"On or about April 5, 1916, I was employed as bill clerk for the Arizona Eastern Railroad Company, working at the local freight office situated between First avenue and Center street. My work was in the office, which is located in the west end of the building. My duties were billing freight, writing up the transfer book, making up tonnage reports, balancing the cashbooks, making an abstract, loading and unloading live stock, and sprinkling down hogs during warm weather.
"We sometimes had loading and inspection of live stock at the freighthouse platform, but the bulk of it was at the union stockyards, located about i3 blocks west of the freight office, and in the yards of the Arizona Eastern, 12 blocks east of the freight office.
"I have been required to go out and inspect stock after it was loaded. I have used this platform at night in loading live stock, and in loading automobiles and all kinds of freight. * I never loaded any stock myself, but I had to make a live stock report and an inspection of them. They were loaded by the shipper from this platform.
"I don't do manual labor. I don't do manual labor at all when I was working for the Arizona Eastern. I was doing clerical work.
“It was my duty to go out and check in the loading of the stock.
“Between the time I went to work at half past 5 on the evening of the 5th and the time when I was injured on the morning of the 6th, my duties were the regular duties of the office, billing and writing transfers and makink abstracts, and that is all I now recall that I did between the hour I went to work and the hour I was injured. I was not handling any stock that night. The duties I refer to were clerical that night."
[1, 2] Keeping this evidence in mind, as also the allegations of the complaint as to the character of the work appellee was engaged in, we now turn to the Employers' Liability Act to see if he generally, or at the time of his injury, was embraced within its terms so as to entitled him to maintain an action thereunder for damages or compensation. If the cause of action set out in his complaint and the evidence on the trial do not
bring the appellee within the terms of the Employers' Lialibity Act, he · ought not to be permitted to recover upon his election.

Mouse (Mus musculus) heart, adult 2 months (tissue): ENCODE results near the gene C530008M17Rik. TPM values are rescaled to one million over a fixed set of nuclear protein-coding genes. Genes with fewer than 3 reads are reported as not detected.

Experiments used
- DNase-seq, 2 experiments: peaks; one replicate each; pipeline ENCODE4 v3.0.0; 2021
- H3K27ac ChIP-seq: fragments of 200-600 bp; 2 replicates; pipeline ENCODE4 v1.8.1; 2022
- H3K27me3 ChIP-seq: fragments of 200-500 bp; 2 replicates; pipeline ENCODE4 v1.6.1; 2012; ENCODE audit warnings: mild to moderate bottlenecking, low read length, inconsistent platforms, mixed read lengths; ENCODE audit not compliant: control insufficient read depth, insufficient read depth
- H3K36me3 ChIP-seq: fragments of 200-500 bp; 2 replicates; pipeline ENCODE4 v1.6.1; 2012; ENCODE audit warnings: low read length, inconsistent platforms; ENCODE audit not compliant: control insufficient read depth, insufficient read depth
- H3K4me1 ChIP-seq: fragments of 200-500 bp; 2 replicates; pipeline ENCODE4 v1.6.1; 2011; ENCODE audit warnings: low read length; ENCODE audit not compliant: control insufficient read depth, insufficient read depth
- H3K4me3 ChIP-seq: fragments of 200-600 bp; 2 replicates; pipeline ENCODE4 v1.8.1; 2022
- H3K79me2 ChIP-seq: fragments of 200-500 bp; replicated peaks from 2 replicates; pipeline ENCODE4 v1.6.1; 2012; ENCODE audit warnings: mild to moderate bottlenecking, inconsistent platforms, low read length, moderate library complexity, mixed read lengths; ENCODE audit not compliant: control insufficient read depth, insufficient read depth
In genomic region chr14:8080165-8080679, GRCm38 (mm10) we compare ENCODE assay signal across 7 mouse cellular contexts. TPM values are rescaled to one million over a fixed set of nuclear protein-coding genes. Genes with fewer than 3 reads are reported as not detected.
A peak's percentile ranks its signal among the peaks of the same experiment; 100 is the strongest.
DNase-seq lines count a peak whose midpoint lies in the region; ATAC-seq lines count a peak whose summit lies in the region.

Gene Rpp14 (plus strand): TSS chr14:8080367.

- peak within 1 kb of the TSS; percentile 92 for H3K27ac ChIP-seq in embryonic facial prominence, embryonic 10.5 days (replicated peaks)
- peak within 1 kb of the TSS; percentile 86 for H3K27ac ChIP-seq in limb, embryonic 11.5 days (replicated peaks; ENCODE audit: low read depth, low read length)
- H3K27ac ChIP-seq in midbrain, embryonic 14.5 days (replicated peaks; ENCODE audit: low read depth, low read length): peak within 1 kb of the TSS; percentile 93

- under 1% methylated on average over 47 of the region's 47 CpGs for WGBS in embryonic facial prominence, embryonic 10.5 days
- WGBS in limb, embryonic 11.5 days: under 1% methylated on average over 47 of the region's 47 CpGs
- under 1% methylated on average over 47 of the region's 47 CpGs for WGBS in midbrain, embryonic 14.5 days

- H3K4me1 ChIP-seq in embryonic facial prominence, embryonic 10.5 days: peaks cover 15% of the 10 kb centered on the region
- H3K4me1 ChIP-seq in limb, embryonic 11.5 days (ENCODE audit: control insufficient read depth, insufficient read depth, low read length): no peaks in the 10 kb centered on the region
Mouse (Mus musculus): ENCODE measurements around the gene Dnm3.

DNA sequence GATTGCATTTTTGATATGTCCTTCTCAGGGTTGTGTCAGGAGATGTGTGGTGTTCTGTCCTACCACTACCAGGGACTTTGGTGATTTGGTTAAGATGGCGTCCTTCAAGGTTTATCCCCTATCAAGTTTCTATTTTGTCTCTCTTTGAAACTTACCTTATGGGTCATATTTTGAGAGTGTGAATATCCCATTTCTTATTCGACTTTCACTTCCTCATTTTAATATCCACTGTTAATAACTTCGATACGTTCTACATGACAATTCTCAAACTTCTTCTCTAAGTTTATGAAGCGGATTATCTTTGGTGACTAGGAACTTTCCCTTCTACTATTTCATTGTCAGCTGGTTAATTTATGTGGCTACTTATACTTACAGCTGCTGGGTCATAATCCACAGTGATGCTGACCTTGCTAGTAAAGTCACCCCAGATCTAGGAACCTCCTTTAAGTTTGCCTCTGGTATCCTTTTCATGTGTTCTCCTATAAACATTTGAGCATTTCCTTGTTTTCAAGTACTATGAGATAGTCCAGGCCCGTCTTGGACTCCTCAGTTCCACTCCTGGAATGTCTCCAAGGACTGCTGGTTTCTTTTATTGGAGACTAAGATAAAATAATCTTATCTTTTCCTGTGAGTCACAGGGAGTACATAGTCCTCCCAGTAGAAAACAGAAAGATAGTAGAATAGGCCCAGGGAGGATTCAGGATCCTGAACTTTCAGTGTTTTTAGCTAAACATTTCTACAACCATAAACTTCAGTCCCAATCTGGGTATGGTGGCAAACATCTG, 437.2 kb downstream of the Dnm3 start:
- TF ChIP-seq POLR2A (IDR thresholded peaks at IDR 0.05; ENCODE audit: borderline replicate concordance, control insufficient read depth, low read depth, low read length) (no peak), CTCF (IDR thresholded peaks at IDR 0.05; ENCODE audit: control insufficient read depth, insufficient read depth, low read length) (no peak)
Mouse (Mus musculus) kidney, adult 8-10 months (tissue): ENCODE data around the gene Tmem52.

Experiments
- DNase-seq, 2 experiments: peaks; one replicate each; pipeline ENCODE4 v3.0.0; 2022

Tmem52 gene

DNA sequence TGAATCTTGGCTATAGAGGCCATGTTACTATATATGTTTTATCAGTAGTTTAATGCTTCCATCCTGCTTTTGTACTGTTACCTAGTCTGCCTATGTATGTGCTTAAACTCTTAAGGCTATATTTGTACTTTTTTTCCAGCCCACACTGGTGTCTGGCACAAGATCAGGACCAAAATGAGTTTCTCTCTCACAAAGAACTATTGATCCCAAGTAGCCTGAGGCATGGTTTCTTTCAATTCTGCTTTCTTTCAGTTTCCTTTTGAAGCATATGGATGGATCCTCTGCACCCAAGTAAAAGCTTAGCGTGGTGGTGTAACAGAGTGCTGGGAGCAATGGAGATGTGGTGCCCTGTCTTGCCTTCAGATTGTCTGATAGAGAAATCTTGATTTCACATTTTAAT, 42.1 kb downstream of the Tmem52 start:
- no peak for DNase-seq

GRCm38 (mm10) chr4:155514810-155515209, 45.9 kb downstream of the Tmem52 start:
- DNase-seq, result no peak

The constitutional mandate contained in section 7, art. 18, is that the Legislature enact a law to make the employer liable for injuries to employees in hazardous occupations when the accident causing the injury is due to a condition or conditions of such hazardous occupation, and is not caused by the negligence of the employee; said law so to be enacted to apply to "all hazardous occupations in mining, smelting, manufacturing, railroad or street railway transportation, or any other industry.”
Chapter 6, tit. 14, being paragraphs 3153 to 3162, inclusive, Civil Code of 1913, is the legislative effort to comply with the mandate of the Constitution. Hereafter we will refer to it as the “Liability Act."
This Liability Act has declared and determined in paragraph 3156 certain occupations in the named industries to be hazardous, and paragraph 3155 extends the benefits of the act only to those employees engaged in manual and mechanical labor.
Among other things, it is contended by appellant that appellee was not (1) employed in an occupation declared and determined to be hazardous, nor (2) engaged in manual or mechanical labor. As to the first point made, if appellee is to receive the benefits of the act, his occupation must be one of those enumerated in subdivision 1 of section 3156, which reads as follows:
“(1) The operation of steam railroads, electrical railroads, street railroads, by locomotives, engines, trains, motors, or cars of any kind propelled by steam, electricity, cable or other mechanical power, including the construction, use or repair of machinery, plants, tracks, switches, bridges, roadbeds, upon, over and by which such railway business is operated."
The arguments of both sides are directed to the first division of the subsection, it being the contention of appellant that appellee was not engaged in an occupation in the operation of a railroad.” Whereas appellee contends that a bill clerk's occupation is essential to the proper operation of a railroad and is within the occupations declared to be hazardous in the operation of appellant's railroad. We will not go into this question further than to say that, as we understand the law, those personis enLaged in "the operation of a railroad" are persons who have an actual physical connection with the handling, organizing, loading, unloading, and movement of trains, locomotives, engines, motors, and cars, extending sometimes to section men. Jemming v. Great Northern Ry. Co., 96 Minn. .302, 104 N. W. 1079. 1 L. R. A. (N. S.) 696; Callahan v. n'y. Co., 170 Mo. 173, 71 S. W. 208, 60 L. R. A. 249, 94 Am. St. Rep. 746; ( Cyc. 13*0. It includes those whose occupations subject ihem to haz3 ts and dange's incident tc and inherent in the physical part of the operation of the railroari. and not those who perform services essential to the ruil.od'l busine.:s but not ir its actual operation.